Most common spiders of the U.S. are not dangerous and are, in fact, beneficial insects, feeding on other insects that are generally considered to be pests of humans. However, this does not mean that we are adapted to living with spiders in our homes. In fact, while most spiders that are common to the U.S. are shyer than they are aggressive – avoiding humans unless attacked or handled, many people fear spiders and their storied bite.
What Are the Differences between Spiders and Insects?
Spiders are easily distinguished from other insects, in that:
- spiders have eight legs, whereas insects have six.
- spiders have two body segments, whereas insects commonly have three.
- spiders may have six to eight eyes; insects usually have two.
How to Control Spiders
The most effective means of controlling spiders is implementing Integrated Pest Management (IPM) methods. That is a strategic combination of exclusion, sanitation, exclusion, non-chemical, and chemical controls.
- Exclusion. Preventing entry of spiders is one of the first methods of control. Caulk or otherwise seal cracks and crevices in the home's structure through which spiders can enter. Inspect and repair screening on all doors and windows to ensure there are no holes or tears and that they are tightly fitted in the frame. Check for gaps beneath and around doors and windows, and seal these as well. (This is also beneficial for winterizing your home for energy savings as well as reducing general pest intrusion.)
- Sanitation. Spiders (and other pests) will take shelter and make their homes in piles and items that are rarely moved. This is one reason that people are prone to encounter spiders (and other pests) when moving or searching through rarely touch stored items in the basement or attic. To reduce or eliminate such harborage spots, clear out any debris, trash, paper piles, and other unsanitary or non-used items. Regular sweeping and dusting will also keep areas clear and remove current or old cobwebs. This not only reduces the sites for spiders to harbor and breed but also reduces or eliminates their available food – other insects.
- Non-chemical. Often, spiders are found individually or with newly laid eggs. When this is the case, the simplest method of control is often that of manual removal. The spider and its web and eggs can be picked up and discarded using a gloved hand – or in a tissue or cloth. A vacuum may also be used. Insect sticky traps, available at most home or hardware retail stores, can be placed in corners and along baseboards to capture moving spiders.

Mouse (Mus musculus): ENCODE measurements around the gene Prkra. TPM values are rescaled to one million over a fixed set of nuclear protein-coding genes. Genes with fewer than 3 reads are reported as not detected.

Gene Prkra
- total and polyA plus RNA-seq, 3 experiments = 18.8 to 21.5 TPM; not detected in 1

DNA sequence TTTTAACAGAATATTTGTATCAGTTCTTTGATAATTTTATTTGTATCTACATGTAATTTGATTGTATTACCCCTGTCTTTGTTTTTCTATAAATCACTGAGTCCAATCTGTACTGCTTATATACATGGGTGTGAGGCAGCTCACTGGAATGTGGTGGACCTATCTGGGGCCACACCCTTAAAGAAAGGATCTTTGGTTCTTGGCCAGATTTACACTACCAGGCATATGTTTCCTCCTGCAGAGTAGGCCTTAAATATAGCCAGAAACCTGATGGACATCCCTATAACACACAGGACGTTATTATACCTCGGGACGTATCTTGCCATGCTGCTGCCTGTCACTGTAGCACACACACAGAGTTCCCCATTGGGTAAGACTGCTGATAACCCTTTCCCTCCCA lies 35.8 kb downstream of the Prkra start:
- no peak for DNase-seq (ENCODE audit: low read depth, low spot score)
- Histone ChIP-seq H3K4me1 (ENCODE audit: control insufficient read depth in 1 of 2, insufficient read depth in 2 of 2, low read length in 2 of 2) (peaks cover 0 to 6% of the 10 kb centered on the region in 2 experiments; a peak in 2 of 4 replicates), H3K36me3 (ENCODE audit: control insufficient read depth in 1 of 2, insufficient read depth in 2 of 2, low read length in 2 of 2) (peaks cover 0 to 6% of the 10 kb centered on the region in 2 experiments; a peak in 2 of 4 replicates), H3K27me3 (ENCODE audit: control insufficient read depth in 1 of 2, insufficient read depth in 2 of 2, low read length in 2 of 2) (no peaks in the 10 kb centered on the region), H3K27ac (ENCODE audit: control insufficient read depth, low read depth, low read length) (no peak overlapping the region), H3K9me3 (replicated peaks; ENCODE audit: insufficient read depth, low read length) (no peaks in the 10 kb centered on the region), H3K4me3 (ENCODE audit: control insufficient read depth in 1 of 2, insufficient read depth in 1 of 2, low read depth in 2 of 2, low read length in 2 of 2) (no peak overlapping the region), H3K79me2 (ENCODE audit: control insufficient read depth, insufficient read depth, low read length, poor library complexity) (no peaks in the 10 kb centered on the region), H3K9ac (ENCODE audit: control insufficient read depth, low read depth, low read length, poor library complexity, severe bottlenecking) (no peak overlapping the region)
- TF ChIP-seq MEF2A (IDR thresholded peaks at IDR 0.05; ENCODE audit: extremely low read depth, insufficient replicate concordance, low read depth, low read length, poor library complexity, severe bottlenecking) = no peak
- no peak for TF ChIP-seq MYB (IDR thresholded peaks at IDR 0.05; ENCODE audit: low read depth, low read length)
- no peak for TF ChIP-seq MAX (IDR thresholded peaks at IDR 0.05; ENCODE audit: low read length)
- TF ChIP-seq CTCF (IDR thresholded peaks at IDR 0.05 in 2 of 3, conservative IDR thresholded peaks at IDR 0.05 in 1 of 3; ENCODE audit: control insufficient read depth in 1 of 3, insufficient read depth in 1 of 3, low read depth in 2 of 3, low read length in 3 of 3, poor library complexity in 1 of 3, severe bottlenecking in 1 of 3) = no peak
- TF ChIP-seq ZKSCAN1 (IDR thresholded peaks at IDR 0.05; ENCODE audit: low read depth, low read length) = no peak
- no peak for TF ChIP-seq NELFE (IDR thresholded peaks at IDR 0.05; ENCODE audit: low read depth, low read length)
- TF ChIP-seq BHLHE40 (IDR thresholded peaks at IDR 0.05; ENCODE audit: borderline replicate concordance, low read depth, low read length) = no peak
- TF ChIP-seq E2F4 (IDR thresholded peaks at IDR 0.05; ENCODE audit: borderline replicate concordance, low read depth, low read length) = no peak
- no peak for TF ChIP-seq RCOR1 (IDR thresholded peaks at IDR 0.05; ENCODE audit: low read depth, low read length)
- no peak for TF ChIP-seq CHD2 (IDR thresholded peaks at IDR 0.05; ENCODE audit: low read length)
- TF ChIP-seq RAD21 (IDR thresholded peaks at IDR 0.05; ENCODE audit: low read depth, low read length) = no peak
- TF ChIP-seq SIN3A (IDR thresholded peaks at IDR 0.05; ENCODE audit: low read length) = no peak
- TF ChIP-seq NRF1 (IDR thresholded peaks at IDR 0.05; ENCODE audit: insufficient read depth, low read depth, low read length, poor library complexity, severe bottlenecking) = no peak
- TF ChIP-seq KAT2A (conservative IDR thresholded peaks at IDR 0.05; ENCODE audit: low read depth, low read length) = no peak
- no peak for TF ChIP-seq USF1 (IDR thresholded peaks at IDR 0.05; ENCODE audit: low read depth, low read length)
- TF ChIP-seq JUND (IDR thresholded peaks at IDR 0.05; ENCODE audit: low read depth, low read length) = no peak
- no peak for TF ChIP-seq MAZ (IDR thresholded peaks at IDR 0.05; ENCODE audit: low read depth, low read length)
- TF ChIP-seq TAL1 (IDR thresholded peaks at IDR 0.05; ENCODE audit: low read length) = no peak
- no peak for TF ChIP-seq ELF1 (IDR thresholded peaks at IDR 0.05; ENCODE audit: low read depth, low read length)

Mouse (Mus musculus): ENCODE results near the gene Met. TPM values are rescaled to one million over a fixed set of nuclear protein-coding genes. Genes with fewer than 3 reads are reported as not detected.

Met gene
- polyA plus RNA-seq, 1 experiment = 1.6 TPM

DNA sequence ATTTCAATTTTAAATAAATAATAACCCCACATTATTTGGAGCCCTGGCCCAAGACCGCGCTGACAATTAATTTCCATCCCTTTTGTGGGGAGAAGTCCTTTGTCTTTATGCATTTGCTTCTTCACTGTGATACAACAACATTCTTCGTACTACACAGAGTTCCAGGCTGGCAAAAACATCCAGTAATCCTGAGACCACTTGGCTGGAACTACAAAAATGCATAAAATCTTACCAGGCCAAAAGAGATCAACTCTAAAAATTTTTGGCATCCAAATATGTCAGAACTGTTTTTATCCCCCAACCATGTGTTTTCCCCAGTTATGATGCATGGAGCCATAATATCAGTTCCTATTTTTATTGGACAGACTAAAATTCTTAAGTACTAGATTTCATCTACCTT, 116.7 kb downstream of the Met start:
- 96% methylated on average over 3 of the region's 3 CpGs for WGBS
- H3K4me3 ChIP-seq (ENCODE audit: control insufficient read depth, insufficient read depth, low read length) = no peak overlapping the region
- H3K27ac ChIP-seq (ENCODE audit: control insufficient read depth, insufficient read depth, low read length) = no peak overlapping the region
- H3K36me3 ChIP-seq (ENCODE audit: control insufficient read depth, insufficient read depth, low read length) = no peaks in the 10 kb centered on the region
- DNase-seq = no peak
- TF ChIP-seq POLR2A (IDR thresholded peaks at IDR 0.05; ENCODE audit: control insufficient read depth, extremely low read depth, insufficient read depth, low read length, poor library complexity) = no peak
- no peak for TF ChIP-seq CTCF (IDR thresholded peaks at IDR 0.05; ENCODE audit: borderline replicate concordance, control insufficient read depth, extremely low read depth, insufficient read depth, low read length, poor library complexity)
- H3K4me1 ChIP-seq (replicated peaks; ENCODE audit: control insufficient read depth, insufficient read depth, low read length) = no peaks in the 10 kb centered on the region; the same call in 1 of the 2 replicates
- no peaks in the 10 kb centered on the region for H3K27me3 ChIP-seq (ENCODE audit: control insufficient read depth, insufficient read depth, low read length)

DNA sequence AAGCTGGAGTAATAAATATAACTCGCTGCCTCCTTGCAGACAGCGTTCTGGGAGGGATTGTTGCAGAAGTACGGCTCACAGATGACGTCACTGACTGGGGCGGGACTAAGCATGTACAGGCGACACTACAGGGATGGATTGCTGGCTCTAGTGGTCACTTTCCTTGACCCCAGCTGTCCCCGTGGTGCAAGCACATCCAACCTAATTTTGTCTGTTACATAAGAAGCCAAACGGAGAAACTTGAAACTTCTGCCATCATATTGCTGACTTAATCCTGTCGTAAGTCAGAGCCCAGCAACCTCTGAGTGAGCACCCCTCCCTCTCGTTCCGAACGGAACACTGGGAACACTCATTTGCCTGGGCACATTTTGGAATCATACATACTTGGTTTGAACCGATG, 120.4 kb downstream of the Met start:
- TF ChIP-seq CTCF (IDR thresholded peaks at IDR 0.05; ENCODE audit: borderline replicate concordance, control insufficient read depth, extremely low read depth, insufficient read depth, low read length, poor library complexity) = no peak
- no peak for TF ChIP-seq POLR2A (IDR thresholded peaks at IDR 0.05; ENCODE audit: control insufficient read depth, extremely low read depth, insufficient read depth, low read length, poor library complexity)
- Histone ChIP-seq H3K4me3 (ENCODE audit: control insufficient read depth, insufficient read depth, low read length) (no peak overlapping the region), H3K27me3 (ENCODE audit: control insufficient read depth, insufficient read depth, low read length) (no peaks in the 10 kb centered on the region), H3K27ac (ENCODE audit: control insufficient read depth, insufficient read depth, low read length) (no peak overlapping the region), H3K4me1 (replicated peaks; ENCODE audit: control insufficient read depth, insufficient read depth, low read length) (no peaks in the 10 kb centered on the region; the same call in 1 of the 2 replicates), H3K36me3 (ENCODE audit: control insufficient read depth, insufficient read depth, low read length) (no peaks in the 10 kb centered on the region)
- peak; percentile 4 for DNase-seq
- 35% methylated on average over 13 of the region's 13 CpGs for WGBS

- Chemical. For chemical control, Colorado State University recommends the use of residual insecticides to corners and other sites where spiders spin their webs and lay their eggs, particularly those products that contain pyrethroids (bifenthrin, cyfluthrin, permethrin, tetramethrin) and are labeled for such applications. The experts recommend against the use of total release foggers containing pyrethrins, as these, they state, probably will have little effect on spiders.
- Outdoors. In most cases, there is little need to control spiders outdoors, however, when they occur in large numbers on buildings, they can be washed off "with a forceful jet of water." Additionally, prevention techniques can help keep spiders from being attracted to your home (and potentially, eventually, making their way inside). Such techniques include general insect prevention techniques, including, the replacement of standard mercury vapor lights with high-pressure sodium vapor or halogen lights. Although it is common to place lights on exterior walls near doors, it is better to place the light farther away, using pole lights when possible, with the light shining toward the door for safety.
Anything that reduces the attraction of a number of other insects in or around your home will help to reduce spiders as well. This is because it is, at lease in part, the insects themselves that attract spiders to an area – as food.
Control information adapted in part from Colorado State University.